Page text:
The Guadalquivir river basin is in the south of Spain, with a surface area of 57,527 km², including parts of four regions: Andalusia, Castilla-La Mancha, Extremadura and Murcia. Rains in the area are often torrential and fall on lands recurrently affected by long periods of drought and high temperatures, and a marked susceptibility to erosion. In the basin, there are numerous protected areas, with designation of the surface water or groundwater, or for the conservation of habitats and species directly depending on the water. In the Guadalquivir basin, there is chronic water scarcity and available supply for the last 20 years has varied from as little as 20% of demand up to 80-100% in the good years (only one out of three).
The Segura river basin is located in the south east of Spain, with a surface area of about 18 870 km², and covering four regions: practically the whole of Murcia and parts of Andalucia, Castilla-La Mancha and Valencia. Average annual rainfall is about 400 mm, with a very irregular pattern and a clear contrast between the headwater areas and the intermediate and lower parts of the basin.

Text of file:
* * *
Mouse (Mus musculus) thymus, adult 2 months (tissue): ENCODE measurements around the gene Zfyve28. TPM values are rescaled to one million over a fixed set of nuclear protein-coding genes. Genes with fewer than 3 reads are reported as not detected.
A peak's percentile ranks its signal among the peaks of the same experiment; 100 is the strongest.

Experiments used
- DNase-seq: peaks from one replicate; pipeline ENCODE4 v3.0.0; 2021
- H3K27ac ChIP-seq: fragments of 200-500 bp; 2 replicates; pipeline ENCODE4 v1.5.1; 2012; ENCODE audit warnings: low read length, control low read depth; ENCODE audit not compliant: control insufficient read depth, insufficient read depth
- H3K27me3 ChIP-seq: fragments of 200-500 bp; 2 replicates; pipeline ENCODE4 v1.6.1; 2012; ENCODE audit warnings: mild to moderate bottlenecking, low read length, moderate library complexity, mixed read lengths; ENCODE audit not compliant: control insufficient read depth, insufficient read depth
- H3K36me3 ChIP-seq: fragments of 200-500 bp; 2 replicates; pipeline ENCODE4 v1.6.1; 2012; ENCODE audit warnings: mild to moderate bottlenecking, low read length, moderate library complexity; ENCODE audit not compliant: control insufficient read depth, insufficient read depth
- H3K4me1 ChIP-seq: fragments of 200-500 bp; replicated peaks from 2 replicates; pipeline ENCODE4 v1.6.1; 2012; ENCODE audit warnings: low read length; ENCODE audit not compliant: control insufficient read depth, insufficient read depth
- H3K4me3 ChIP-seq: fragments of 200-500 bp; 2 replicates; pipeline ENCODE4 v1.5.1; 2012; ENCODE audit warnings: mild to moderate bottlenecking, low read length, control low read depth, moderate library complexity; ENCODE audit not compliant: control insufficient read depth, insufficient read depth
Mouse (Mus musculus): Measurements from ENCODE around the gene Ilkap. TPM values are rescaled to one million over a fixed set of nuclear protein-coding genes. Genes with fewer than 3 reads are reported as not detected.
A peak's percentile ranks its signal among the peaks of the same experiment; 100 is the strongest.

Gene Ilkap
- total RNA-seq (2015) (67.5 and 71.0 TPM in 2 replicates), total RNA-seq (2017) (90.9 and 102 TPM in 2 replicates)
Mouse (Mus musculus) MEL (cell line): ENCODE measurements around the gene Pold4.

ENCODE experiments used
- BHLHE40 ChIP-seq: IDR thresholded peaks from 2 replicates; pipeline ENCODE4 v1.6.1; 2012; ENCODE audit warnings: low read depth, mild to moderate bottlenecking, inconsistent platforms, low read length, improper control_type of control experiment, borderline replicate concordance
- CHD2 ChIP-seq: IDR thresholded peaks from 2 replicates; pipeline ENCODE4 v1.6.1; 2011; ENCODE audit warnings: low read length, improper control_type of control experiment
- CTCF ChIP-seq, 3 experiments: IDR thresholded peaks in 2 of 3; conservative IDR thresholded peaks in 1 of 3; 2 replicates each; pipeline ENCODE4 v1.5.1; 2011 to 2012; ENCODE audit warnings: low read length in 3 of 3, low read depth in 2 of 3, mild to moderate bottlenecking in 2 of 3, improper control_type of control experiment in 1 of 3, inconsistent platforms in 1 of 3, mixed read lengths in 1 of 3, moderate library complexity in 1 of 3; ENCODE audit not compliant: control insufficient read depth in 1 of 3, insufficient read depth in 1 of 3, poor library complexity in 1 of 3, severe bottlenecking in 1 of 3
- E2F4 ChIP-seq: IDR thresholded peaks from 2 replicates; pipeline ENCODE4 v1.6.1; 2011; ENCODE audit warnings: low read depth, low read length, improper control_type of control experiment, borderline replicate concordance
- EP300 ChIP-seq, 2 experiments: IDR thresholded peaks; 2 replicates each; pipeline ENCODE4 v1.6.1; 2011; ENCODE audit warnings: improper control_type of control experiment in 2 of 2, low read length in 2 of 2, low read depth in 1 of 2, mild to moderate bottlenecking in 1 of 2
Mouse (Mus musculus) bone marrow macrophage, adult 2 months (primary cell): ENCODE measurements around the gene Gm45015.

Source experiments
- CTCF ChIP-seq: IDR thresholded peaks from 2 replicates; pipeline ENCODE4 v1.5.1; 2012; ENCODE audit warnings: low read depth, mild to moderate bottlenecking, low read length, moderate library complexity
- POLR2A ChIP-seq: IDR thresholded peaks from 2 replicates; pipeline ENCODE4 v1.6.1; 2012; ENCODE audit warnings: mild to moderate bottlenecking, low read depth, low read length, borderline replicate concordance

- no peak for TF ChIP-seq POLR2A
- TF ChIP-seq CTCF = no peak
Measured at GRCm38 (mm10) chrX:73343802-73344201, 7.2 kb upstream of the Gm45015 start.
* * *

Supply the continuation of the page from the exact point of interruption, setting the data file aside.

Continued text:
The Segura river basin is the most water deficient in Spain, and one of the most water deficient in the European Union, with a structural water deficit of about 460 hm3 per year. The amount of water is insufficient to meet consumption, even when there is high water-use efficiency. The Segura basin is the most regulated in Europe, with the implementation of the most modern production systems: drip irrigation, hydroponics, greenhouses, automated irrigation demand and others. However, there is a long way to go to further improve management of the river basin.
The project aims to implement an efficient irrigation management schedule for two areas in the Segura Basin and one in the Guadalquivir basin. The project will implement, demonstrate and disseminate a sustainable irrigation strategy for use with woody crops in Mediterranean agro-ecosystems. The strategy will be based on reduction of water supply during non-critical periods, the covering of water needs during critical periods and maximising yields per unit of applied water.
The project will implement demonstration plots where sustainable irrigation protocols will be applied. Different cropping zones will be selected with the most representative fruit trees, including peach, table grapes, citrus, apricot, early apricot and almond.
More specifically, the project will have three phases:
Expected results: The project expects to produce the following results: